Eurasian Blackcap (Sylvia atricapilla atricapilla)
    Eurasian golden oriole (Oriolus oriolus)
    Eurasian golden plover (Pluvialis apricaria)
    Eurasian goldeneye (Bucephala clangula clangula)
    Eurasian goosander (Mergus merganser merganser)
    Eurasian great cormorant (Phalacrocorax carbo sinensis)
    Eurasian Oystercatcher (Haematopus ostralegus)
    Eurasian quail (Coturnix coturnix coturnix)
    Eurasian siskin (Spinus spinus)
    Eurasian Song thrush (Turdus philomelos philomelos)
    Eurasian teal (Anas crecca crecca)
    Eurasian wigeon (Mareca penelope)
    European Goldfinch (Carduelis carduelis carduelis)
    European greenfinch (Chloris chloris chloris)
    European kestrel (Falco tinnunculus tinnunculus)
    European peregrine falcon (Falco peregrinus peregrinus)
    European scaup (Aythya marila marila)
    European serin (Serinus serinus)
    European starling (Sturnus vulgaris vulgaris)
    European thick-knee (Burhinus oedicnemus oedicnemus)
    European Turtle dove (Streptopelia turtur turtur)
    European white stork (Ciconia ciconia ciconia)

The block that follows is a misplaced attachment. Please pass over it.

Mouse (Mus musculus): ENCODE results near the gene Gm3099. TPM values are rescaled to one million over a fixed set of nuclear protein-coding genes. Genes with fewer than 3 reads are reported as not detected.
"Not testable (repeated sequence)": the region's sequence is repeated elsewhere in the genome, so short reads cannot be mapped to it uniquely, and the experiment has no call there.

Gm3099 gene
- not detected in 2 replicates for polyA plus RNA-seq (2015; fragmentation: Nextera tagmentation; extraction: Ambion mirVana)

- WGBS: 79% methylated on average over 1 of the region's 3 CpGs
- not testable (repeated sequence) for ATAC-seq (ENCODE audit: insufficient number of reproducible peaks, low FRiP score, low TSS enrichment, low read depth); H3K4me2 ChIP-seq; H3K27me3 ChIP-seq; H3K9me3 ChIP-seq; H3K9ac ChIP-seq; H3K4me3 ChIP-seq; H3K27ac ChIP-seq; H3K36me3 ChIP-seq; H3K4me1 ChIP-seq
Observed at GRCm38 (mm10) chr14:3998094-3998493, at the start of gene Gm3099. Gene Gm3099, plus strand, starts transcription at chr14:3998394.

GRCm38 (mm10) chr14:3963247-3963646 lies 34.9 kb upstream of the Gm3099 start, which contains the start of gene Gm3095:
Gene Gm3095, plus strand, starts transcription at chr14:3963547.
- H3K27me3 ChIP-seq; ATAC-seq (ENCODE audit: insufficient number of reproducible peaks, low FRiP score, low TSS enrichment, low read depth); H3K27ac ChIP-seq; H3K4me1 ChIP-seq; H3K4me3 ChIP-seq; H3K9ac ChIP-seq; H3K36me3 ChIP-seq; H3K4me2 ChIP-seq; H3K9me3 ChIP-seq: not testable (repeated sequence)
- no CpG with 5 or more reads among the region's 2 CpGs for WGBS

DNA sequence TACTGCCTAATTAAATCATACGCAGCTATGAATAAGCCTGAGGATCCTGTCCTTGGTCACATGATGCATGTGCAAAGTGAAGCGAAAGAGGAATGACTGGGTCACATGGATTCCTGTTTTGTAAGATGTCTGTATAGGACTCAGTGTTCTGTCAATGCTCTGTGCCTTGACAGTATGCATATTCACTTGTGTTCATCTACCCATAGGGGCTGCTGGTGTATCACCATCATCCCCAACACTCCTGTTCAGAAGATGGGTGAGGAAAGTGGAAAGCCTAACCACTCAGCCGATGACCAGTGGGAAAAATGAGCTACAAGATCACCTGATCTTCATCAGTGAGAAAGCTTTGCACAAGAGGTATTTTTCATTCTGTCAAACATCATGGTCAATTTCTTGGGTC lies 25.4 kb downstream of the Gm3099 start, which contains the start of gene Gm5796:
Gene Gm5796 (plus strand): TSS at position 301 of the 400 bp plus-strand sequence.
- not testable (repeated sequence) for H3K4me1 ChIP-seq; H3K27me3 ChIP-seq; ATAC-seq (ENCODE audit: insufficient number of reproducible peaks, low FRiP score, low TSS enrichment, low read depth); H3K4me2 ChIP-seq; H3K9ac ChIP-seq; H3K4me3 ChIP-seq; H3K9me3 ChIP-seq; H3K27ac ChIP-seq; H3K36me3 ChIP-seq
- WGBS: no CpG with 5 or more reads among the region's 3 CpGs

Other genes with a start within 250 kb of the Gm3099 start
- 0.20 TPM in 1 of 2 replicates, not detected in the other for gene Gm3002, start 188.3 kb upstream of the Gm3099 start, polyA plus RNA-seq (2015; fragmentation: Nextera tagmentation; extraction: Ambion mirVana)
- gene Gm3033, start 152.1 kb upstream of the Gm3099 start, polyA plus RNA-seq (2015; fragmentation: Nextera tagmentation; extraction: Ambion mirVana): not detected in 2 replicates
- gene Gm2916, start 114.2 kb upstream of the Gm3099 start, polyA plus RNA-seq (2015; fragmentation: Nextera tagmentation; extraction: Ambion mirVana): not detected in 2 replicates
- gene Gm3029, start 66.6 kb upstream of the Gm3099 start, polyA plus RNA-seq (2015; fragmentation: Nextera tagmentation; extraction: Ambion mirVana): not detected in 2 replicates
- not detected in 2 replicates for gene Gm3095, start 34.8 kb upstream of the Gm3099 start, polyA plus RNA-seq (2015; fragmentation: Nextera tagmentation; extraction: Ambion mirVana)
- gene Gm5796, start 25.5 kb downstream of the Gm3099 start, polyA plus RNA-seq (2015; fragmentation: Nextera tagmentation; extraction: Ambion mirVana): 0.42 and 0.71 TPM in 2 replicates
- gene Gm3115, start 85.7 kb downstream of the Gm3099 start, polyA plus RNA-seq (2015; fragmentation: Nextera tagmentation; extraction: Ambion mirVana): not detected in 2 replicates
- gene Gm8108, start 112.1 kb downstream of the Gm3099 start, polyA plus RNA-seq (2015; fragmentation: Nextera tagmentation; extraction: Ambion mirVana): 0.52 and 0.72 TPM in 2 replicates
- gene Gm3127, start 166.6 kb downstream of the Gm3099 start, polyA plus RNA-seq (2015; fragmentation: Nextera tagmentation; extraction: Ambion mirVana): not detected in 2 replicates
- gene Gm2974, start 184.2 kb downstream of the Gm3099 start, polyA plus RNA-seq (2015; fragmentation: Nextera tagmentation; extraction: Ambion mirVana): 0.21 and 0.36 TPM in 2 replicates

Ferruginous duck (Aythya nyroca)
    Fieldfare (Turdus pilaris)
    Fulvous whistling-duck (Dendrocygna bicolor)
    Gadwall (Mareca strepera strepera)
    Gambel's quail (Callipepla gambelii)
    Garganey (Spatula querquedula)
    Glossy ibis (Plegadis falcinellus)
    Golden eagle (Aquila chrysaetos)
    Great kiskadee (Pitangus sulphuratus)
    Great white pelican (Pelecanus onocrotalus)
    Greater flamingo (Phoenicopterus roseus)
    Greater short-toed lark (Calandrella brachydactyla)
    Greater spotted eagle (Clanga clanga)
    Green-winged teal (Anas crecca carolinensis)
    Grey heron (Ardea cinerea)
    Grey partridge (Perdix perdix)
    Grey wagtail (Motacilla cinerea)
    Greylag goose (Anser anser)
    Güldenstädt's redstart (Phoenicurus erythrogastrus)
    Gyrfalcon (Falco rusticolus)